Image Source: Brian Shaw/ Instagram, Derek Hall/ Twitter
Ahead of his trilogy bout with Conor McGregor in July, Dustin Poirier had a grappling session with multi-time World’s Strongest Man champion Brian Shaw. Shaw, who weighs in at around 400 pounds, met the Diamond in Denver, Colorado a couple of days ago and also interviewed the fighter after training. Later, a video went viral on social media where the duo can be seen working on the mat, with Poirier dominating the 6ft 8ins strongman.
The video starts with Dustin Poirier working on a submission move, but due to his size and weight, Shaw gets up. However, without breaking the hold, Dustin Poirier jumps on Shaw’s back, executing a standing rear-naked choke to topple the giant. Both the fighters then laugh as they get back to training. The video was first uploaded by Derek Hall before being deleted, but now it’s all over social media, with fans praising The Diamond.
The massive size difference between the two athletes piqued the interest of many fitness enthusiasts and fight fans worldwide, with some even speculating how a real fight between them would play out. While Shaw is a 400lb giant, Poirier is 5’9 and weighs less than 200lb. The Diamond usually weighs around 170lb but cuts his weight to 155lb to fight in the UFC lightweight division. Earlier, he competed in the featherweight division and had to cut his weight to 145lb.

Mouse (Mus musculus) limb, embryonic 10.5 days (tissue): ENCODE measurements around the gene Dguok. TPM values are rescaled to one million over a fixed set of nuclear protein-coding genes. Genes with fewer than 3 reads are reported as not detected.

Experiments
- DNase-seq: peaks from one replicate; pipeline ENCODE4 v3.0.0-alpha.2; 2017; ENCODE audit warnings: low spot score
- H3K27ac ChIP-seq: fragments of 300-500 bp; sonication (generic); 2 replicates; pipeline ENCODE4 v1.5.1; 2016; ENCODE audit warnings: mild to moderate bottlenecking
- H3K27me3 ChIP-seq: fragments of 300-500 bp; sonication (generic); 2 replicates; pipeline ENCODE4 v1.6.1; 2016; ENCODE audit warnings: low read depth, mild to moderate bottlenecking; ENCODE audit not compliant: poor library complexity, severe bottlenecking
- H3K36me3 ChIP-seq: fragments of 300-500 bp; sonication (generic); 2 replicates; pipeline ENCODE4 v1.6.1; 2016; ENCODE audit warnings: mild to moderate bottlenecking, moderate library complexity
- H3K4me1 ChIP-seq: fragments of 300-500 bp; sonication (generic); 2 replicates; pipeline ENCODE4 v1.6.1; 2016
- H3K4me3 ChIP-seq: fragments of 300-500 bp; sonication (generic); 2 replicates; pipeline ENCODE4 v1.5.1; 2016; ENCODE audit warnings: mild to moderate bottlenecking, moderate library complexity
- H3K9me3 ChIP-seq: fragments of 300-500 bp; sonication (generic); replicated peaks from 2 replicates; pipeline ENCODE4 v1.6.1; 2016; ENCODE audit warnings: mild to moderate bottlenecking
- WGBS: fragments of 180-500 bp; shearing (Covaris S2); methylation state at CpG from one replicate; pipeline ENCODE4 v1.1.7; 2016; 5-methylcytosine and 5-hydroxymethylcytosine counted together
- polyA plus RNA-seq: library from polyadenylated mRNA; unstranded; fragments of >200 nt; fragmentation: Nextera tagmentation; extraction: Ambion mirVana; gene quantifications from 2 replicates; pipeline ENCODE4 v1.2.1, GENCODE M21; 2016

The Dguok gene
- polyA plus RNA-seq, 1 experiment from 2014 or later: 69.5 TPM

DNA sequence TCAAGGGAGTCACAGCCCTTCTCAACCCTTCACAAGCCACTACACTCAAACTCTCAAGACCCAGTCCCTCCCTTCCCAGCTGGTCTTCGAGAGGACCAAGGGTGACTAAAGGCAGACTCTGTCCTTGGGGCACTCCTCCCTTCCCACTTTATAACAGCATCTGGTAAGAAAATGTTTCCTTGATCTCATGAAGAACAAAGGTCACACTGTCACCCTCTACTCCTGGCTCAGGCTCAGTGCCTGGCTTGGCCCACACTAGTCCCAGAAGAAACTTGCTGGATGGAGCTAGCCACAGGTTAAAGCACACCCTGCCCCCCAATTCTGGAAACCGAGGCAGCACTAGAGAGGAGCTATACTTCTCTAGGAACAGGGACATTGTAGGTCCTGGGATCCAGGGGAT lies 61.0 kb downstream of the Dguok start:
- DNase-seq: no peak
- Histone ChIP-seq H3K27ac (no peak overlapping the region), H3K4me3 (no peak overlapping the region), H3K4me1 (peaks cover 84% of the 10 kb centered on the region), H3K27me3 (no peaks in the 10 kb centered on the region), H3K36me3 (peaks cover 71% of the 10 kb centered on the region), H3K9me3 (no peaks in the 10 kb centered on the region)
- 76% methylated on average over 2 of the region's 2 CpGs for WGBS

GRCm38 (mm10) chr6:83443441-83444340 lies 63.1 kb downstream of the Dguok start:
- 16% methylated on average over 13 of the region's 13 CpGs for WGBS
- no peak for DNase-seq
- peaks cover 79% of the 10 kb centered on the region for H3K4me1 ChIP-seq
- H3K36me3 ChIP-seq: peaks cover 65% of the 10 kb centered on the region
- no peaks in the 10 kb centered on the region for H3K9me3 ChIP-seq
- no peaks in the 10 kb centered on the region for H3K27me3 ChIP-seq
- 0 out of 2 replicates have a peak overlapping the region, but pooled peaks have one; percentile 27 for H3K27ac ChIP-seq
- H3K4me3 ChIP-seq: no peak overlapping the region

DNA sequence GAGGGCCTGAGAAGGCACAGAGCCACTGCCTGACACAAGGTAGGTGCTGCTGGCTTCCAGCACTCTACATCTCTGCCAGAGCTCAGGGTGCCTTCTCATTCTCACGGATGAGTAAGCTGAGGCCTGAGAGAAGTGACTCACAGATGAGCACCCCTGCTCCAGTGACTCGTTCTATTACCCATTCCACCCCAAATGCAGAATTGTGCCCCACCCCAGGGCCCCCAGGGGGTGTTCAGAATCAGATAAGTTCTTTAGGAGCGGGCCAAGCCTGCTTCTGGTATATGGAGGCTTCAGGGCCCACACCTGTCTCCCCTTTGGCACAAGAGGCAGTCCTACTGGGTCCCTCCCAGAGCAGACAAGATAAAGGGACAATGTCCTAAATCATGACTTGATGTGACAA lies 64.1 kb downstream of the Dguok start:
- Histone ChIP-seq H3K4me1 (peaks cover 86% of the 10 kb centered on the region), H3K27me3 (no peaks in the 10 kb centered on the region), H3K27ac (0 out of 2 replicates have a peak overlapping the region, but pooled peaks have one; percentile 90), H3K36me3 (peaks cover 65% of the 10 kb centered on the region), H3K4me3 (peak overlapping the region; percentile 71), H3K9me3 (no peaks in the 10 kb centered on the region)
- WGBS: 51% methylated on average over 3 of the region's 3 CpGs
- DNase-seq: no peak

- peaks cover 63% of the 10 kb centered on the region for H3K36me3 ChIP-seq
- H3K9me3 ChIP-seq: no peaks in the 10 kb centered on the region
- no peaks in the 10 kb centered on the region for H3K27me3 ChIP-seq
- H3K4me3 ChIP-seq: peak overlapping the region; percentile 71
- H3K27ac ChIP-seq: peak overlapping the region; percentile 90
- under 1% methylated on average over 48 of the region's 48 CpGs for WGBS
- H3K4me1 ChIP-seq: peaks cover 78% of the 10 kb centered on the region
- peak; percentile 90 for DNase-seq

Despite the size and reach advantage that Brian Shaw had, Dustin Poirier proved that size doesn’t matter on the mat. However, while responding to a fan’s tweet, Poirier praised the strongman and revealed that Shaw got the better of him in one of their grappling scrambles. “He got me back,” he replied.
Speaking on Shaw’s YouTube channel later, Dustin Poirier revealed that he learned a lot of things from his first loss to McGregor at UFC 178. He said despite he won the second clash at UFC 257, he and his team are not taking The Irishman lightly leading to their third fight at UFC 264. “Getting ready for the last one, we knew he was going to be completely different than the first time we fought. It was six years later, seven years later. But that’s it. We go down, start breaking footage down, and put everything together to lay out a solid nine-week training camp,” he concluded.